Proper qigong breathing is the first step to getting qigong movements right as directed by the qigong techniques of the masters.
Whether you are practicing qigong for the purpose of health, martial arts, spiritual development, healing, or other benefits you need to learn these breathing techniques to promote blood circulation, relaxation, energy, oxygen to the brain and cultivation of vital chi energy. Discover how you can learn this at home < click here for an online course!
Most practitioners breathe from the diaphragm, a method also known as abdominal breathing or more accurately, diaphragmatic breathing. In fact, all beginners should start with the basic abdominal breathing technique before trying any other breathing exercise.
When practicing these breathing exercises, including abdominal breathing, always pause between inhalation and exhalation, to give the chi energy time to collect itself when you are manipulating its strength or force, or to make any necessary changes in direction during circulation.
Though there are certain exceptions, generally, you should always breathe through the nose, with your tongue placed in a natural resting position against the upper teeth and palate, and your lips pressed lightly together.
The tongue is always against the palate, because it acts as a bridge for the chi energy to pass through from the top of the head down through the esophagus.
This creates two major types of chi circulation known as xiao zhoutian or microcosmic orbit, and da zhoutian or macrocosmic orbit. There are other types of chi circulations, but they are outside of this topic of discussion.
Here’s a great video on what you must do to get started on qigong breathing the right way…
Qigong breathing is the primary element in meditative practice. Visualization and imagery are used extensively. Physical postures are used at times. When one learns to balance one’s energy through qigong breathing and visualization techniques, one becomes acutely aware of when those around one are out of balance.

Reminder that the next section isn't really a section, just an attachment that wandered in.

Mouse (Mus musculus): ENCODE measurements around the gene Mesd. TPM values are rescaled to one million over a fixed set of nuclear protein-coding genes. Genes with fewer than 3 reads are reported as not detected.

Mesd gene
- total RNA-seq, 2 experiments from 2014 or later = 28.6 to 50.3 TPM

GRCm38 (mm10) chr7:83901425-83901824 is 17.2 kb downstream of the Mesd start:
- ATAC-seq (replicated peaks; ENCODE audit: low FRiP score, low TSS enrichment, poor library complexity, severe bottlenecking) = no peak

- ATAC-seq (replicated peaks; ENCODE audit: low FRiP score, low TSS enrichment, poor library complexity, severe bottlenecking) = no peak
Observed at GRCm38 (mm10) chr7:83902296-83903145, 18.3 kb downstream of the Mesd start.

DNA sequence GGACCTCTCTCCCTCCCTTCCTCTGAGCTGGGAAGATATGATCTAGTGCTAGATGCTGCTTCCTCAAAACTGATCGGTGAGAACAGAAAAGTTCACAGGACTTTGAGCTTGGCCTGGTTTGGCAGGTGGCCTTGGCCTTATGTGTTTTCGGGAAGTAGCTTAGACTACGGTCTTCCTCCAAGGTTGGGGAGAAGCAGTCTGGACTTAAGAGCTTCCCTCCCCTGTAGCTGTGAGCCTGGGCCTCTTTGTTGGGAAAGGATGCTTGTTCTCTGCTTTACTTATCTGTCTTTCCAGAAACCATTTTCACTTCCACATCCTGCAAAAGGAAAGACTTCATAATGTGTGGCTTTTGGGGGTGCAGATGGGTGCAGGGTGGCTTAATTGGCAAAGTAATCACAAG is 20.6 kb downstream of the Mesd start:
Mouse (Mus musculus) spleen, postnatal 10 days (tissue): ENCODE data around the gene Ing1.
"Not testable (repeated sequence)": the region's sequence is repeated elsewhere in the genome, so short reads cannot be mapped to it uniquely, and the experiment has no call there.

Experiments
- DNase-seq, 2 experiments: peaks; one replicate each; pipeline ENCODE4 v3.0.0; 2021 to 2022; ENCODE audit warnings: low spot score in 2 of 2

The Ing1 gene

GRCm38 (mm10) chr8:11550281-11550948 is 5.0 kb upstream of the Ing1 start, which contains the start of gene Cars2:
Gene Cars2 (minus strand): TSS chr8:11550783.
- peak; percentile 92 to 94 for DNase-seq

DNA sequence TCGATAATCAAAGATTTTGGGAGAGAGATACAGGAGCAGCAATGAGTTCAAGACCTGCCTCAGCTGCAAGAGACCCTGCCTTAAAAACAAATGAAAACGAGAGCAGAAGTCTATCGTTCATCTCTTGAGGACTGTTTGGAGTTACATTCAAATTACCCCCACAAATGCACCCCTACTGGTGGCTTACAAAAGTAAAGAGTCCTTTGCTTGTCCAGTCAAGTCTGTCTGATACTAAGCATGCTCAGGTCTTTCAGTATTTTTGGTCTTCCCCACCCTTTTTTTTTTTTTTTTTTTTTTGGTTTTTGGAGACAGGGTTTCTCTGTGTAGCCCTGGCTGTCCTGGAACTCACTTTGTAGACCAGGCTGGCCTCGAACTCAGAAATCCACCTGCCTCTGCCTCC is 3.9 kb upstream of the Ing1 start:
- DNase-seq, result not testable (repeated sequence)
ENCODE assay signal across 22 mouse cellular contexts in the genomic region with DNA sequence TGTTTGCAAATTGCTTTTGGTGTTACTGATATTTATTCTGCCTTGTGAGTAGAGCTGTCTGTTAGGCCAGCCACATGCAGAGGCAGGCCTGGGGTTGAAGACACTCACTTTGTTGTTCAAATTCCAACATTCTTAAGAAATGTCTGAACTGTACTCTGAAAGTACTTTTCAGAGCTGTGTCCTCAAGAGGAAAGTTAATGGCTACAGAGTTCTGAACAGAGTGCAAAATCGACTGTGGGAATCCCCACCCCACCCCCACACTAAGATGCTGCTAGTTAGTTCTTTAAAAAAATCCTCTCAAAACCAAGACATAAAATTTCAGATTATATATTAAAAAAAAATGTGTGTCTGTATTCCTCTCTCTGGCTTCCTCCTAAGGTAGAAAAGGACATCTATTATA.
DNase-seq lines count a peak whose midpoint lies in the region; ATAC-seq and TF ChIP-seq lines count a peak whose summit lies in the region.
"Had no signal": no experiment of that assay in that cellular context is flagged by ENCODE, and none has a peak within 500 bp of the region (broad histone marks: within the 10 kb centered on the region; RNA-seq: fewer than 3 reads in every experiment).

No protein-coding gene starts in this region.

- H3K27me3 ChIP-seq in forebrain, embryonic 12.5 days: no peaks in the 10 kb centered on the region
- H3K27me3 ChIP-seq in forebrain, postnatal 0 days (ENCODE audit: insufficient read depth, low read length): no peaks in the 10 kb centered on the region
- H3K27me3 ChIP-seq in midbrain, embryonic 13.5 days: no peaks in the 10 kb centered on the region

Healthcare professionals who practice qigong must recognize when to teach aspects of qigong to clients, and what to teach, such as a qigong breathing technique or a healing visualization. You can get guidance on it all here.
Note: This links on this page (in bold) go to Al Simon’s website. Al Simon has 30 years experience in Tai Chi, and has been inducted into the U.S. Martial Arts Hall of Fame three times for his contributions to spreading Tai Chi and Qigong. I had Al create this special link just for my website visitors. I am his affiliate, and this link is an affiliate link, so our website does get back some of the money from your purchases if you ever decide to continue on to his course. So in addition to helping yourself, you’ll also be helping us provide better services to you and to all of our visitors. And I would recommend Al anyway, even if I weren’t an affiliate.